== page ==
Tag Archives: Outreach

Outreach Projects from Around the U.S.

Unless someone like you cares a whole awful lot,

Nothing is going to get better. It’s not.

Theodor Geisel (Dr. Seuss), The Lorax (1971)


Thank-you, everyone, for all your stories of outreach. I love reading about everything teachers all over the U.S. are doing to make a better world for families. Together we are creating performance opportunities, reaching out to underserved populations and building communities. I’m grateful to each of you. You’re an inspiration!

The Mundi Project

The Mundi Project provides youth access to pianos and innovative performance opportunities that incorporate all the arts. They create these opportunities through their Piano BankPiano Ambassador, and the upcoming Harmony Hub.

Founded in 2006 by piano educator, Hana Janatova, NCTM, The Mundi Project has placed over 127 piano donations through the Piano Bank program. The Piano Bank Program places donated pianos in private homes to dedicated students that cannot afford them, as well as in public spaces all across Utah.

The Piano Ambassador Program enrolls youth pianists to perform in concerts and community outreach events. It uses the piano as the cornerstone instrument and incorporates other fine art disciplines in collaboration with local schools and arts organizations. Since 2007, the organization has presented 14 multi-disciplinary concerts, 16 education/ community outreach performances, a three-week intensive multi-disciplinary art workshop, 33 workshop series, and 3 piano monster concerts for Salt Lake School District students and the general public.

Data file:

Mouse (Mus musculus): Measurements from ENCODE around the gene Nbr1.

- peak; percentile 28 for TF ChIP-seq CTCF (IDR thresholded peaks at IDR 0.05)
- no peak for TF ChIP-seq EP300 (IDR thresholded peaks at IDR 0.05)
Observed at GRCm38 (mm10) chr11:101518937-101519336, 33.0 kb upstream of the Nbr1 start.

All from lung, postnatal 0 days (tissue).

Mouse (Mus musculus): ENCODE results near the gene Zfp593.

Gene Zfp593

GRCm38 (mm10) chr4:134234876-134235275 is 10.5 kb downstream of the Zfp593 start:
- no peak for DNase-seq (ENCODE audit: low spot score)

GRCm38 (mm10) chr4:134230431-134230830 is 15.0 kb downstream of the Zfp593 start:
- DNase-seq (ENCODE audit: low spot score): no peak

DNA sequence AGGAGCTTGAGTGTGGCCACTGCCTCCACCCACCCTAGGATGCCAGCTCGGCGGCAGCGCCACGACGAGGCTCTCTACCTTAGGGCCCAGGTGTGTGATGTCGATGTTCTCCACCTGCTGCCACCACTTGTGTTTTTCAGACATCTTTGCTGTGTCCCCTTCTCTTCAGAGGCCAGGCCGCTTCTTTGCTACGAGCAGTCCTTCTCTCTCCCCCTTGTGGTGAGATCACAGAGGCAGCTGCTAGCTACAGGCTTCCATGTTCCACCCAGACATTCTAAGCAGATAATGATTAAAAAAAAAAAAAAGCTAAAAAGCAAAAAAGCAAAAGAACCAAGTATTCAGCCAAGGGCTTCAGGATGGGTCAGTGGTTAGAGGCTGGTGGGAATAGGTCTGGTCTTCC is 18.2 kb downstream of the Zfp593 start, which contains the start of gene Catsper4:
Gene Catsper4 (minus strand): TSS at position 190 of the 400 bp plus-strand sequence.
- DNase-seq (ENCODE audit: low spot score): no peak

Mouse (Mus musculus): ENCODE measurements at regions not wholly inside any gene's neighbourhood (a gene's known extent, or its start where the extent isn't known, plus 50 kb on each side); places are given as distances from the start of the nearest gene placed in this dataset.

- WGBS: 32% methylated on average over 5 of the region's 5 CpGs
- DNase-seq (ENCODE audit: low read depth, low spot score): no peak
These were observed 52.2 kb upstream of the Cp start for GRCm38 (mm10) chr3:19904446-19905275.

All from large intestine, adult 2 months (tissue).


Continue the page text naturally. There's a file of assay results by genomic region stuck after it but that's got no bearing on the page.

Salt Lake City’s first ever Harmony Hub is in the works and is scheduled to open this fall. The Hub will be a piano lab, music/arts exploration center, and community-based recording studio. The program will offer consistent after-school piano/music lessons on an annual basis for low-income students and the Utah residents.

Hana Janatova, NCTM, Utah

Paramount Chamber Players

I set up a non-profit ensemble, The Paramount Chamber Players, in my hometown of Bristol, TN and come back from my home in London, England to perform there three times a year. We just celebrated our 10th anniversary!

We’ve established three chamber music series with a fourth in development in the small communities of the Tri-Cities area of Northeast Tennessee. I discovered that people would not drive 30 minutes between the cities to attend a concert. So, we decided to take the concert to them!

We’ve grown from an audience of about 30 to a combined audience of 400+ and have developed a dedicated donor base of 100 individuals and a few select businesses in the area. We have commissioned several new works from composers who live in the area.